South African President Jacob Zuma looks set for re-election as head of the ruling ANC in December but the battle for the post of his deputy could thrust millionaire businessman and former unionist Cyril Ramaphosa back into political prominence. Despite sluggish growth in Africa’s biggest economy, bloody labour strife that dented South Africa’s image this year and a slew of scandals during Zuma’s three years in power, five of the country’s nine provinces are backing the president to stay on as leader of the African National Congress (ANC).
This line-up suggests Zuma has seen off a campaign to replace him with Deputy President Kgalema Motlanthe, whose own silence on whether he is in the running has opened up the chance of a political comeback by business tycoon Ramaphosa. Leadership of Nelson Mandela’s 100-year-old liberation movement would virtually guarantee Zuma another five years as state president in a 2014 election, given the support the ANC can still count on from South Africa’s black majority.
Nominations for top ANC leadership positions for the December 16-20 party conference close on Friday. Zuma, who ousted former President Thabo Mbeki in a fight to head the party in 2007, has obtained wide endorsement from ANC branches across five provinces, including his home KwaZulu-Natal, which will have the largest number of voting delegates at the conference in the central city of Mangaung. The expectation that Zuma will carry the ANC leadership race has taken some steam out of the contest and provides an element of political continuity, even though many have been critical of his lacklustre performance in office.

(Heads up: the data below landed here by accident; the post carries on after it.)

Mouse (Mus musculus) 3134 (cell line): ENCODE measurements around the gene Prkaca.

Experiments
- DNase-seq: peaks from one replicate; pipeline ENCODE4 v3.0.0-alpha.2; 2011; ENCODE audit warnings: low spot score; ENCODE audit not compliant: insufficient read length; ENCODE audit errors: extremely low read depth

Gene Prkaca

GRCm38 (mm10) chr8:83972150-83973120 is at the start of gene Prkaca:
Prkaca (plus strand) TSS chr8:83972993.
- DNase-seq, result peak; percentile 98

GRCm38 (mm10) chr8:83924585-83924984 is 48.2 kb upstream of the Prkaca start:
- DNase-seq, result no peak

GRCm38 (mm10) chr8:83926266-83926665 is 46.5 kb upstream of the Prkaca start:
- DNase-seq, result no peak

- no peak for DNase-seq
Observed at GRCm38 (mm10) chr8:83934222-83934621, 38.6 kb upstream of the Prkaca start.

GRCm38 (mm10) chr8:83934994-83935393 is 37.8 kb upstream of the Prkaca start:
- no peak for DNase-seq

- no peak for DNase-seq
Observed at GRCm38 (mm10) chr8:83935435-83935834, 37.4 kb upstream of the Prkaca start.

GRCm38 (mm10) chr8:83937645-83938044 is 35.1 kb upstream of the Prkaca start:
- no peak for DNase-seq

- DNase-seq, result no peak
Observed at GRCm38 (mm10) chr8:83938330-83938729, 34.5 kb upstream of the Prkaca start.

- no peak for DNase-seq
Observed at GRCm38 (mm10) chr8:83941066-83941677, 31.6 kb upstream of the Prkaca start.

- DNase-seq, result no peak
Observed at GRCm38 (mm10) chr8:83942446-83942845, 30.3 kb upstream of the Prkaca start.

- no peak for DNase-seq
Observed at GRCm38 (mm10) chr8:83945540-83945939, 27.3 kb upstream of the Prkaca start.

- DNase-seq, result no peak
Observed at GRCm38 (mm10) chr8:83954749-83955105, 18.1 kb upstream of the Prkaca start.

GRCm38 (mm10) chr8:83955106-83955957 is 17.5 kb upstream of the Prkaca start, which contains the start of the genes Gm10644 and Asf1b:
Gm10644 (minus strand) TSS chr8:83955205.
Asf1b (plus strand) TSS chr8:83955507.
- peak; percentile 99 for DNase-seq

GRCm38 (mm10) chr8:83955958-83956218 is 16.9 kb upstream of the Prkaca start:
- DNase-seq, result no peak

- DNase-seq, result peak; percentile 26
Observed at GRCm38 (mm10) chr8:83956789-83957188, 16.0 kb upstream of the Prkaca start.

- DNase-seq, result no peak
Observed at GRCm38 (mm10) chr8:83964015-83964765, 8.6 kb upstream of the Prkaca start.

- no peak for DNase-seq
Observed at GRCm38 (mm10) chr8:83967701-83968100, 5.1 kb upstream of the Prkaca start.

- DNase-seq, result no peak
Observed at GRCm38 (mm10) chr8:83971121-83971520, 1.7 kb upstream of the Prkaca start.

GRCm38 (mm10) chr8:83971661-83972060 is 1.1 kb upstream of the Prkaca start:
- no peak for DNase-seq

Zuma’s reputation as president was tarnished by criticism that his government mishandled a wave of violent mining strikes in recent months that saw at least 50 people killed, 34 of them striking miners shot by police in a single day in August. It was the deadliest labour violence since apartheid ended in 1994. Critics on the left within his own party accused the 70-year-old president, who is proud of his Zulu origins and likes to present himself as a genial ‘man of the people’, of abandoning poor and working class South Africans.